Having closed 36 percent of all recent business loans made by the five major local credit unions, GTE Financial has reported seeing an uptick in small business lending. Based in Tampa Bay, GTE Financial is a not-for-profit financial cooperative, serving more than 200,000 individuals and businesses
“Credit unions have always been more people-oriented, working with small business owners who thought they couldn’t get much attention from banks,” said Shamus McConomy, vice president of member business services at GTE Financial. “We’re willing to roll up our sleeves and go onsite to see what the business owner needs.”
A recent Federal Reserve survey of senior banking lenders indicated that most of their banks had eased standards and loan terms for businesses of all sizes, based on increased competition. In addition, they cited a more positive favorable economic climate and increased tolerance for risk, moving past what McConomy refers to the “walk on water” category of loans to reflect a more reasonable level of risk tolerance. GTE itself has experienced a year over year increase in loan funding of 148 percent in 2011 and 220 percent in 2012, with an average loan size between $250,000 and $750,000.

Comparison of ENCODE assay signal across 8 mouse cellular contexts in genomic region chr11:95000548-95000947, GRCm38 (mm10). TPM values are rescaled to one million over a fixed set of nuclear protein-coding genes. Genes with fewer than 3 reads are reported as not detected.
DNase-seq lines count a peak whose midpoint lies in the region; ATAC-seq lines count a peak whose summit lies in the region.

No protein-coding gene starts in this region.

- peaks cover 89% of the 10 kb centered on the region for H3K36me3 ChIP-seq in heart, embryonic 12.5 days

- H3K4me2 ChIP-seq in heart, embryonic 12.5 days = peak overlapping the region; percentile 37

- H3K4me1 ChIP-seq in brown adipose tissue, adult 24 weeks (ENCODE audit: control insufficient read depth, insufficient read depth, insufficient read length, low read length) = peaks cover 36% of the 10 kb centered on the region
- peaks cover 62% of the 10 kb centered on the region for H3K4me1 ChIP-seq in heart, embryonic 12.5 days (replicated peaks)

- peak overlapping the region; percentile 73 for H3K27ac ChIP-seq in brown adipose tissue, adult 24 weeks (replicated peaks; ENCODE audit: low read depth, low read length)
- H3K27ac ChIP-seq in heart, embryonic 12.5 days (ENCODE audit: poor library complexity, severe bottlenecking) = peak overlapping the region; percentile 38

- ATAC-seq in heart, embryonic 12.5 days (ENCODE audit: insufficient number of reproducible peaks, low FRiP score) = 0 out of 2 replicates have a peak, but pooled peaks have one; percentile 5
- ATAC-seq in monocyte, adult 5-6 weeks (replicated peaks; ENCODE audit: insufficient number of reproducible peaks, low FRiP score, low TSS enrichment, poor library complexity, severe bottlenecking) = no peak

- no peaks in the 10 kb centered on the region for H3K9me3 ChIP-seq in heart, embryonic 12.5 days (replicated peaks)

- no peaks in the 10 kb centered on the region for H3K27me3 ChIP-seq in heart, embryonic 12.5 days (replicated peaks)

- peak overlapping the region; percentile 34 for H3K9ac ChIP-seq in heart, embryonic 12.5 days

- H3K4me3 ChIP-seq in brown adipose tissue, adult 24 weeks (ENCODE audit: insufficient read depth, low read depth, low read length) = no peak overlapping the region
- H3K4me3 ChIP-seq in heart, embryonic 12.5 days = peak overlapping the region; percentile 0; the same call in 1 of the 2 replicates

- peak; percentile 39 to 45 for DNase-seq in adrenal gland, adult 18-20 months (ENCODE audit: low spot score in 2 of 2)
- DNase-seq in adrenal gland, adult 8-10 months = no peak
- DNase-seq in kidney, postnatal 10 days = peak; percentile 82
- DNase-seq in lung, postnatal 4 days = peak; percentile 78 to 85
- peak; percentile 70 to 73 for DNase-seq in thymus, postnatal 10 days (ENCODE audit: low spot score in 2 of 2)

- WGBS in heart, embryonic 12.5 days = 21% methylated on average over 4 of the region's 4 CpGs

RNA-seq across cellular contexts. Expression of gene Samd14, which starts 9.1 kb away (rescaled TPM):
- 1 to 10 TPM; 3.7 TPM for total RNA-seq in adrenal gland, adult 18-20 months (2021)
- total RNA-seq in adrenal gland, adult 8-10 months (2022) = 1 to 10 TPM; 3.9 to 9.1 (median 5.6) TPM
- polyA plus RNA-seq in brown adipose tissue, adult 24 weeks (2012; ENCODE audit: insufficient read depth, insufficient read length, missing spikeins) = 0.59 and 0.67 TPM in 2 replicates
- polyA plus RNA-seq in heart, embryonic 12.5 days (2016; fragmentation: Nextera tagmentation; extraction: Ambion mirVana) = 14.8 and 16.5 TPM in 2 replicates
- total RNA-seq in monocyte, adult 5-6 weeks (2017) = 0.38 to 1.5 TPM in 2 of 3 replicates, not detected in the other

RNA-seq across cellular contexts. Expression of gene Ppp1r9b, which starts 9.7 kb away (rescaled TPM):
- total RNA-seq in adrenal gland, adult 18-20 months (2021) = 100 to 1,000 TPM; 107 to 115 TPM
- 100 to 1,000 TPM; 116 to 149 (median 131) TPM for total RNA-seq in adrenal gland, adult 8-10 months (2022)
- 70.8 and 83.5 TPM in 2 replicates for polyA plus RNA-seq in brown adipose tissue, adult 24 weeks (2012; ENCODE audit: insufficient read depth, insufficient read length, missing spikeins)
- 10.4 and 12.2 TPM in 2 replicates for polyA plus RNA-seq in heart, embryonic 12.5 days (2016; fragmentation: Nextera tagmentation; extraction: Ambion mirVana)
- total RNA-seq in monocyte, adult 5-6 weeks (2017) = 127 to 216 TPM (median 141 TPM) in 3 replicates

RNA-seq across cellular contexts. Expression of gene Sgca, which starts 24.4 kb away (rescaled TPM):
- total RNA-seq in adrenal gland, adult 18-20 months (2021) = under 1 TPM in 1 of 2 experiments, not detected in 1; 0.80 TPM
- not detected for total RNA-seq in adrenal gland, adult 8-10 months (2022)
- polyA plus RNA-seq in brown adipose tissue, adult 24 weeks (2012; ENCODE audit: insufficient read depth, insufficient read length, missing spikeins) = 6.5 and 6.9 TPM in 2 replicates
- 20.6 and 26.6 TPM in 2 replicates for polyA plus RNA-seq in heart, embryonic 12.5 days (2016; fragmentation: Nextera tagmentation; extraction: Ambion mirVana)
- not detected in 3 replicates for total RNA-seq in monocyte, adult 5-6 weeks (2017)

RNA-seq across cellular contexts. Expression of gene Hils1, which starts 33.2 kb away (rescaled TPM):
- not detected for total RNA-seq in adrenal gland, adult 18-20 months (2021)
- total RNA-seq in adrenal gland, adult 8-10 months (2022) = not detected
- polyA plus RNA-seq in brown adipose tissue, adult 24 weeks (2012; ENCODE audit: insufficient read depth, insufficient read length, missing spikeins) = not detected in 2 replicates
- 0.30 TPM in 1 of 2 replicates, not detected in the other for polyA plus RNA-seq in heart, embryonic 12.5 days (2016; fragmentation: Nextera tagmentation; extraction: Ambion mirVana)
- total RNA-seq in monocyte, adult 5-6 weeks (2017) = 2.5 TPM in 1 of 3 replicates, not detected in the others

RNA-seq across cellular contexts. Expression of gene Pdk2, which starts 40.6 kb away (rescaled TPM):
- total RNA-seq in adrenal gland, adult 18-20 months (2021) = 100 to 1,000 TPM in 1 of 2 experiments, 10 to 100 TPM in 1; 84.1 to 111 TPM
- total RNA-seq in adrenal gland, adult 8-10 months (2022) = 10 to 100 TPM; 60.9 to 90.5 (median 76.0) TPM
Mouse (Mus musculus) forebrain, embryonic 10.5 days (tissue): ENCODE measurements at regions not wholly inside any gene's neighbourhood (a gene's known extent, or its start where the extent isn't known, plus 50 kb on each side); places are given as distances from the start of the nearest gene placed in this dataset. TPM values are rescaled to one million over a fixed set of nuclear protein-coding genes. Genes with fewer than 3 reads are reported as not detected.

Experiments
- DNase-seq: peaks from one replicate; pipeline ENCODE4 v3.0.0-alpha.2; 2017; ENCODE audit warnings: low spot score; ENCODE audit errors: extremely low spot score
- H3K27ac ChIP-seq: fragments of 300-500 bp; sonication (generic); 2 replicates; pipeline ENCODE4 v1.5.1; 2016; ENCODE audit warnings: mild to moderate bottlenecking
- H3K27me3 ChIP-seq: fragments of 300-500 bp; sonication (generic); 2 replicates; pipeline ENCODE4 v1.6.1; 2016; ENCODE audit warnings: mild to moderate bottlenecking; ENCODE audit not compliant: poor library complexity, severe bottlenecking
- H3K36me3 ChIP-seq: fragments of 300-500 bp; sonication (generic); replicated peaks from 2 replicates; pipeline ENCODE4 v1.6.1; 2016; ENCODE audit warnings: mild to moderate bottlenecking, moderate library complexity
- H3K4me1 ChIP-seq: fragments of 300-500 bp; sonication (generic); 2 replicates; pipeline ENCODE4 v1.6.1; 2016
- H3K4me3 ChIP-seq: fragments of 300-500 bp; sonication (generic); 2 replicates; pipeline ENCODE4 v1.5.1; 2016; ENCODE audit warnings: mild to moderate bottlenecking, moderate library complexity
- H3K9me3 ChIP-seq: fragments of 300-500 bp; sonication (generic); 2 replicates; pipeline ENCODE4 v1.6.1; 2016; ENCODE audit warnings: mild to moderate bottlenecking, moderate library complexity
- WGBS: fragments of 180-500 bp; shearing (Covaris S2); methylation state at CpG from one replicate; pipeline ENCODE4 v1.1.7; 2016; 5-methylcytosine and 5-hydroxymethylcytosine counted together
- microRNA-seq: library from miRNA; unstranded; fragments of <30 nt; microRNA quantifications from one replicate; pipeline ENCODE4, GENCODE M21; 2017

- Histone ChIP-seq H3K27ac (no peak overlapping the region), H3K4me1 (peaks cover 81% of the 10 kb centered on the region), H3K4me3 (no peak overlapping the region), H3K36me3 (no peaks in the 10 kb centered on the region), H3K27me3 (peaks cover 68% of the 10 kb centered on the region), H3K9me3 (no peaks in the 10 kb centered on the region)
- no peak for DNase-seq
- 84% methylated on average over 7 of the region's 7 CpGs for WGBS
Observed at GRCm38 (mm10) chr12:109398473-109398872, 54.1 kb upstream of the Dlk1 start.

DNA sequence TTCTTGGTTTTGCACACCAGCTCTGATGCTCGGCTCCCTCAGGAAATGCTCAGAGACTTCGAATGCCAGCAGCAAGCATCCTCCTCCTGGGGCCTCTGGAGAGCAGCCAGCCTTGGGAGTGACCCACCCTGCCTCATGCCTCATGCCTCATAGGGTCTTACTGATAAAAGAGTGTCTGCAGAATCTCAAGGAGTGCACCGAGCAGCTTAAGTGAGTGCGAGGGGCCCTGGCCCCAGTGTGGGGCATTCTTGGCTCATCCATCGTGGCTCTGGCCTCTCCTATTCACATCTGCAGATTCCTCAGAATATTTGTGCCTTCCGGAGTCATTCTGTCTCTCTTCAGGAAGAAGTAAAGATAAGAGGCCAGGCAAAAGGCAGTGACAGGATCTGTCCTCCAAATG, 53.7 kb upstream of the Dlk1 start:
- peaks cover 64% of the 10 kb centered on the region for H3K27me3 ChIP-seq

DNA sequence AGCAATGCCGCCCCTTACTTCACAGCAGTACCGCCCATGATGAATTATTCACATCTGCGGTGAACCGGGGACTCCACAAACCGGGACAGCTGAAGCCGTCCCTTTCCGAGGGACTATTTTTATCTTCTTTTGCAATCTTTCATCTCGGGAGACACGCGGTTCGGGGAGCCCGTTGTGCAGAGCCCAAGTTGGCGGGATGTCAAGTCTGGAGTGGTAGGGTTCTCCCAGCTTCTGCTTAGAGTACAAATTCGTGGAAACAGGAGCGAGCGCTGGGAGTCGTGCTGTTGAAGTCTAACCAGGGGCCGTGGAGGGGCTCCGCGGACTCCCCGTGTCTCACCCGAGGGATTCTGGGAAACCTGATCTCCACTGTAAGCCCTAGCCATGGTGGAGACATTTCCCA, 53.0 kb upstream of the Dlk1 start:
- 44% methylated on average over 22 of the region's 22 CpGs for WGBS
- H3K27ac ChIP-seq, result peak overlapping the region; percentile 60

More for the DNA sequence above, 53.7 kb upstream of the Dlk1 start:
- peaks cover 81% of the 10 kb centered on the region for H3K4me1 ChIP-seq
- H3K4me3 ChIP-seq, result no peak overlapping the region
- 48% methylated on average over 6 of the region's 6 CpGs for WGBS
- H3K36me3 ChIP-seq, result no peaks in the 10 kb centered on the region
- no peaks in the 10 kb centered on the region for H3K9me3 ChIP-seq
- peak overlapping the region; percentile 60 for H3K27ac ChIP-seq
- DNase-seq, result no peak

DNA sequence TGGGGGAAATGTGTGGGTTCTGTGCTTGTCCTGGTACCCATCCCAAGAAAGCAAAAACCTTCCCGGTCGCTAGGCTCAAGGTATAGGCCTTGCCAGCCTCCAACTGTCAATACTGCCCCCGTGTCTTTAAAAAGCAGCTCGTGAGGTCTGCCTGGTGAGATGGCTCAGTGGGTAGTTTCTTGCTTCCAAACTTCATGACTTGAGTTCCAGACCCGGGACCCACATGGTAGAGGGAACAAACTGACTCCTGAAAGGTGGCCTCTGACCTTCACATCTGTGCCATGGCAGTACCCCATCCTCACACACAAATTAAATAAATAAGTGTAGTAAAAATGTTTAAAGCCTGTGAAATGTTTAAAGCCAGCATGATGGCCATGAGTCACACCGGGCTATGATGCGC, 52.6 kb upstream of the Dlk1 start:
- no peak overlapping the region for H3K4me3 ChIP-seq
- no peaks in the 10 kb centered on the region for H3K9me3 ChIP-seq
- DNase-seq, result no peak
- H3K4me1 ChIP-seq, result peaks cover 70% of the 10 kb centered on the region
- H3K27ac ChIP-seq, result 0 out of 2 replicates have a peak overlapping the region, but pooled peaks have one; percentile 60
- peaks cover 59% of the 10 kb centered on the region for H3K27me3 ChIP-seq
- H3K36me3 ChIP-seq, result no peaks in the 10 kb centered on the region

The level of local competition is rising, in particular among community banks and banks that are new to the area, with some offering teaser rates to attract borrowers. At the same time, credit unions are working harder to establish themselves as business lenders – a role many business owners didn’t know they filled.
Banks often use an impersonal style of underwriting, making it difficult for small businesses to receive the growth financing they need. Credit unions like GTE are more likely to sit down to discuss borrowers’ needs, their experience and their business plan to advise them on the best approach, which may well be using U.S. Small Business Administration (SBA) loans.
“Small business owners, and particularly startup entrepreneurs, need someone to listen to them and advise them. That’s an important part of our business,” said McConomy.
Another interesting aspect of recent small business lending is the standard approach many lenders have taken toward particular industries, traditionally avoiding certain industries. However, GTE Financial has focused on trades such as electricians and plumbers, small manufacturers, distributors and small investment properties.
“Conventional wisdom was that restaurants were too risky because of a perceived high failure rate, with the same thinking applied to companies in the trades. My mentor always said ‘never say never’ and I believe we need to look at each prospective borrower individually.”